The house valuation might not be as high or it could be higher (not sure which is better for probate). You might want the person doing the report to see the mould and old wallpaper/ paint so they lower the value (again, not sure if it's better to have a low value or high value). But mould will reduce the value because it could be a major issue in the wall. Asbestos could also reduce the value and leaking windows, etc, will reduce it. If you want a higher value for probate, don't let them see the mould and other bad things :)

I asked the very same questions! For the same reasons. House needs extensive and expensive work, and a lower value would help keep the total value of the estate below the inheritance tax threshold. This won't the only valuation advice I seek though, I promise!

It's also apparently accepted that it's an estimate, and since the value of dad's estate (since house and joint bank account was in both their names) and didn't qualify for inheritance tax, that can then roll over and increase the threshold for mum's estate, since she automatically inherited their joint property, and that would keep us well below the raised threshold.

Something like that anyway, I'm still learning as I go. :)


It sounds like Pixie is in charge of you
Oh yes, she very much is, and I adore her for it. She has a working collie brain and the working Springer desire to please and endurance. She's also wonderfully trained in all the most important things I needed to keep her and others safe, because I've worked with her from day one, and she's a smart dog who learns fast.
and has some separation anxiety issues when you go into a shop and leave her outside. You should be careful about this because it can be very stressful to the dog and they can act up in bad ways. She doesn't sound like she is going to attack anyone but she shouldn't whine and carry on if you leave her alone or go into a shop without her.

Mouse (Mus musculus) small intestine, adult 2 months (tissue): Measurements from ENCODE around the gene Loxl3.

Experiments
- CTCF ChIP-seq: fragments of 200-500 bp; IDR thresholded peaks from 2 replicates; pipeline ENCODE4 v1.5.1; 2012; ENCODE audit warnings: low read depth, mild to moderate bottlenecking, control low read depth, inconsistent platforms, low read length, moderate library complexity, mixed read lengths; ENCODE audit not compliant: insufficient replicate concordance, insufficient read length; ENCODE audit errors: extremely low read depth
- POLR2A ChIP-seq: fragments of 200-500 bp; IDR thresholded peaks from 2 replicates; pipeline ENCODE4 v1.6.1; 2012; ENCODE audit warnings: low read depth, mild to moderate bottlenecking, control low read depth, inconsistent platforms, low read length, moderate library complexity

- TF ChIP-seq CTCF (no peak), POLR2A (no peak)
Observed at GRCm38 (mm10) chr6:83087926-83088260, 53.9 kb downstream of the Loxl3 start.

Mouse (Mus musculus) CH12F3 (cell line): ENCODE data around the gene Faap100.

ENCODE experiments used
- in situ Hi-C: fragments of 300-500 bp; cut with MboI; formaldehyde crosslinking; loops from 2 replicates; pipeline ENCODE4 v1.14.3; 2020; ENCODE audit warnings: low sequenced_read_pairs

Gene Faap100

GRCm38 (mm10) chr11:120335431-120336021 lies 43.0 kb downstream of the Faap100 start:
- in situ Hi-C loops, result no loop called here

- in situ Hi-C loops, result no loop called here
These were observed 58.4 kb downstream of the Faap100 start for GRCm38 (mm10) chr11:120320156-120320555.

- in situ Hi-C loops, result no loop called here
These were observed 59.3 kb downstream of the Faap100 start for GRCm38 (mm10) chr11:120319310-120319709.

Oh no, she'd never just attack someone. She'd have to be severely cornered and had all other warnings ignored before she'd dream of escalating to a bite, and she'll hopefully never be in that situation. Not if I can help it. Spaniels are bred to be soft mouthed too.

She is having some separation anxiety. Before like the incident when she was young with my friend and she'd drag him and leap all over me as though I'd been gone for five years, and not five minutes? She was impatient waiting for me, but not distressed, and over the moon when I reappeared, and it wasn't a big deal as it calmed as she got older and more chill, less insanely high energy level combined with smarts.

However, dogs like routine. Her internal clock is always on point (even when the clocks go forward or go back, and I have to tell her she's right, technically it's dinnertime, but it's British summertime now, so it's also not time for dinner for another hour.